# So what is happening in this angular kinematics equation?

The wheel of a car has a radius of 20 cm. It initially rotates at 120 rpm. In the next minute it makes 90 revolutions. What is the angular acceleration?

So the answer is solved by using one of the angular kinematic equations. More specifically delta theta. The problem I am having trouble understanding is the answer which probably stems from my poor fundamentals.

The answer is: (90x2pi) = 4pi(60) + 1/2 (alpha) (60)^2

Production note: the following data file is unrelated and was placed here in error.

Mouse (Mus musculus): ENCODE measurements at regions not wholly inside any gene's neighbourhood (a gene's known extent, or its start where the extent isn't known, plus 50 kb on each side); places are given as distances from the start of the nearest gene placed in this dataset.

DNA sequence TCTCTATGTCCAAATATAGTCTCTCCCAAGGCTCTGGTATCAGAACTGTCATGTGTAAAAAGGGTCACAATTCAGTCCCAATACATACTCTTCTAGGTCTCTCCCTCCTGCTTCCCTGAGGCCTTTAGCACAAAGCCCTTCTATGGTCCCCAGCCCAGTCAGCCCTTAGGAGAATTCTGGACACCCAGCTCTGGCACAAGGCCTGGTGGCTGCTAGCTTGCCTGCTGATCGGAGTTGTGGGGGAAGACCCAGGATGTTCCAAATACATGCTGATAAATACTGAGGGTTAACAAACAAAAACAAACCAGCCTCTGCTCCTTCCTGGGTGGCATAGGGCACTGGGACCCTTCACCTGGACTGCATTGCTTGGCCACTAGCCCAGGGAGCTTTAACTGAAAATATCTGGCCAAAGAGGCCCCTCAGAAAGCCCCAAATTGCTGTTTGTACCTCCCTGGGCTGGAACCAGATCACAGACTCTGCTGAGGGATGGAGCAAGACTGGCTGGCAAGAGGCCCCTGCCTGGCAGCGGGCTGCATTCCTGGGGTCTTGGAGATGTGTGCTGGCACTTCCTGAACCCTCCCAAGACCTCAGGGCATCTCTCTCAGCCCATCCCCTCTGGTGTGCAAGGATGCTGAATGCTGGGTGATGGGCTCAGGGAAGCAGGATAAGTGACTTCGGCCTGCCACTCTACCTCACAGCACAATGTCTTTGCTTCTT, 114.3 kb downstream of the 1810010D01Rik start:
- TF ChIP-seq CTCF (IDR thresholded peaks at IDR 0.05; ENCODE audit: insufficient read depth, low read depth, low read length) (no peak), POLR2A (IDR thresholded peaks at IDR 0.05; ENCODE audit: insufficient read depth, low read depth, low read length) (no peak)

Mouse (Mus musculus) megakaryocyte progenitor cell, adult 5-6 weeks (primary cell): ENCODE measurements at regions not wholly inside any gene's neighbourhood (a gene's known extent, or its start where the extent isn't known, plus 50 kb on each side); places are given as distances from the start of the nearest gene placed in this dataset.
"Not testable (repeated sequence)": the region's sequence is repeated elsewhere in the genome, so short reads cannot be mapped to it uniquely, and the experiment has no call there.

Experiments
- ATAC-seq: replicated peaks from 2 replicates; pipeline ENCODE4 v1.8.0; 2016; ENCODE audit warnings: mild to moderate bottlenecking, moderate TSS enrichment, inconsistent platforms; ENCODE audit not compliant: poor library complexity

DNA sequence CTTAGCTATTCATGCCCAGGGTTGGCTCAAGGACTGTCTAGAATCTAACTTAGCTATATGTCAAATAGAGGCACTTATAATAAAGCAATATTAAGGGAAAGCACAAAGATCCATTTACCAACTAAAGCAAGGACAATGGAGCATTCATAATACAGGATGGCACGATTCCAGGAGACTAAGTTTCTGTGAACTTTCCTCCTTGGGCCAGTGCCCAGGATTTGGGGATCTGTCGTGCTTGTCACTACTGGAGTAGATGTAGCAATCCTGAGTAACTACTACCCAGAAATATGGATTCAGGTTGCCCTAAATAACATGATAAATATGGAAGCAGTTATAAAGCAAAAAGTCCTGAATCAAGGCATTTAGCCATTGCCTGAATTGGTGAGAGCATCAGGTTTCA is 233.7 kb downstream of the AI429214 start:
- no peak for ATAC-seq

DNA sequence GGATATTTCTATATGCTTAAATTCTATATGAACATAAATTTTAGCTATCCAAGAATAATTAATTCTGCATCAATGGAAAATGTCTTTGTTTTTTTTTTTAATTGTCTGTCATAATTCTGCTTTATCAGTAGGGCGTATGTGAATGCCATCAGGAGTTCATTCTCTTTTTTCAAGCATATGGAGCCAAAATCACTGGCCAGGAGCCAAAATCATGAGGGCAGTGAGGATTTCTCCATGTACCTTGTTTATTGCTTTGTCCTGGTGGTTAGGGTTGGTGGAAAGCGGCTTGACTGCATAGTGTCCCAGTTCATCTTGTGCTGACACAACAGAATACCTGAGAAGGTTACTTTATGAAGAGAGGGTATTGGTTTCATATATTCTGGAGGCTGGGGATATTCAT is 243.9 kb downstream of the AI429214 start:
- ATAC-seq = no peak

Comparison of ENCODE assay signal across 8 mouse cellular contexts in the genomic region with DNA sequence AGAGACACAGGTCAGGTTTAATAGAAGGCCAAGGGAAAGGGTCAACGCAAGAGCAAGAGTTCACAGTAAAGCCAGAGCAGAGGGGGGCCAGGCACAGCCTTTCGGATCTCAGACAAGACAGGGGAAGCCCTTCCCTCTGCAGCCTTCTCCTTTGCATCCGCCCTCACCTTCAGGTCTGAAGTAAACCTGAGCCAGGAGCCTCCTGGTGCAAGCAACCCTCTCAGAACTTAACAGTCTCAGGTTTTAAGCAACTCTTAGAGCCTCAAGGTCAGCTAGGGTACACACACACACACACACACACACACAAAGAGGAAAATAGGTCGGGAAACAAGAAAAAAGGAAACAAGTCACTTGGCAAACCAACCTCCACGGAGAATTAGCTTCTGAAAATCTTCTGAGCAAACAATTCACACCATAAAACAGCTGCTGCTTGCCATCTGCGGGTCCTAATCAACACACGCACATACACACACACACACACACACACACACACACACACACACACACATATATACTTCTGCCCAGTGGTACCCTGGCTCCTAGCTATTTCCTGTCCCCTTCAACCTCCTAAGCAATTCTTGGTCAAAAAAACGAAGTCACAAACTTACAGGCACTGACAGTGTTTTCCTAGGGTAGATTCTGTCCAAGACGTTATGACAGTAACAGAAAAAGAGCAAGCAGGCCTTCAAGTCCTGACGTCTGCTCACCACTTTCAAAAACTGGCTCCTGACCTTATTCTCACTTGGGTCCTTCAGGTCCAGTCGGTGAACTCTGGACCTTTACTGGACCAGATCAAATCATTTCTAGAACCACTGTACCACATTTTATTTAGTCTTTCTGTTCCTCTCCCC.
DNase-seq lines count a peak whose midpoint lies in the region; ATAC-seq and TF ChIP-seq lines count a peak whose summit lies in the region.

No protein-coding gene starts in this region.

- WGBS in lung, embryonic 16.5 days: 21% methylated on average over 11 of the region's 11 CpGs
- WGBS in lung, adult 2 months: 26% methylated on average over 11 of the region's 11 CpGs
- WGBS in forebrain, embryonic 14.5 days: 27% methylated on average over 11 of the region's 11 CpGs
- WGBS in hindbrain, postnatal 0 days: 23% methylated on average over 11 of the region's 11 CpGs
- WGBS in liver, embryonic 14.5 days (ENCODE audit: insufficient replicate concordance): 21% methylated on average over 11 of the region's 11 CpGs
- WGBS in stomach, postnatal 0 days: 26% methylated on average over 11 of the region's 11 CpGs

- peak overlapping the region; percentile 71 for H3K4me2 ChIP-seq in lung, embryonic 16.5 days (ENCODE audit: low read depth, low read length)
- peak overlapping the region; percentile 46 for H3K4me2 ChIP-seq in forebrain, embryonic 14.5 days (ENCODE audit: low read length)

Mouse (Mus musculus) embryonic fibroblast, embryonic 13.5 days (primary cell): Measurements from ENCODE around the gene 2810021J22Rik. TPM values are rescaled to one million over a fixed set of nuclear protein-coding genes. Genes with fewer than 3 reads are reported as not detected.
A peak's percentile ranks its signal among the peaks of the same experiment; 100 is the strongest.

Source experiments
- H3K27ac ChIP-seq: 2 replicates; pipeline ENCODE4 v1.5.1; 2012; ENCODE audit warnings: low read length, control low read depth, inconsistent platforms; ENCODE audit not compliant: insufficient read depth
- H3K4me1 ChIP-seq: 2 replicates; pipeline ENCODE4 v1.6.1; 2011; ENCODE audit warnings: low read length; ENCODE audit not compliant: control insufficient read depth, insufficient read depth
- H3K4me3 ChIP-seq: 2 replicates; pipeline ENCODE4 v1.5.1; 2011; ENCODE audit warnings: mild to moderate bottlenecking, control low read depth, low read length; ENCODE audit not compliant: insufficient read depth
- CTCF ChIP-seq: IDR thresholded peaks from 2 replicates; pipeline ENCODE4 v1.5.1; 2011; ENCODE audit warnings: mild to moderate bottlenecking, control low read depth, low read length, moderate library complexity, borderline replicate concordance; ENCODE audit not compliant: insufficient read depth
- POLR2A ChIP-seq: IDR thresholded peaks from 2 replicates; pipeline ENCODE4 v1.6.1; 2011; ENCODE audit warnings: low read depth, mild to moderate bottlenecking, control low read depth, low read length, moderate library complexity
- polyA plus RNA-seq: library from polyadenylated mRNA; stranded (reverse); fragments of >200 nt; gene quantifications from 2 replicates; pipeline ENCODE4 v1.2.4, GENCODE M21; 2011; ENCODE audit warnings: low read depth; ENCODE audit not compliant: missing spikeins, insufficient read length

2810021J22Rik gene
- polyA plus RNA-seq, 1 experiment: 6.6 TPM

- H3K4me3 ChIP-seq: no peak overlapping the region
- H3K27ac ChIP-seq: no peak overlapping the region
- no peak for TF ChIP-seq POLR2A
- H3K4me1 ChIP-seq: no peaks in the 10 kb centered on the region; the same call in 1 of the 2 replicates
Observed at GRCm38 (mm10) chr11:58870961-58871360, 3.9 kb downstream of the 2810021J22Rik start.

So where does 90x2pi come from?

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I'm assuming by "in the next minute" you really mean something like, "after a steady acceleration for one minute it reaches 90 rpm" as otherwise your answer isn't right (and the problem becomes a lot more sophisticated). –  Carl Brannen Jul 21 '11 at 8:01
The equations you're using are equations for $\theta$, the angle through which the wheel rotates. In physics, we measure angles in radians. There are $2\pi$ radians in a circle, so $90$ revolutions is $90*2pi$ radians.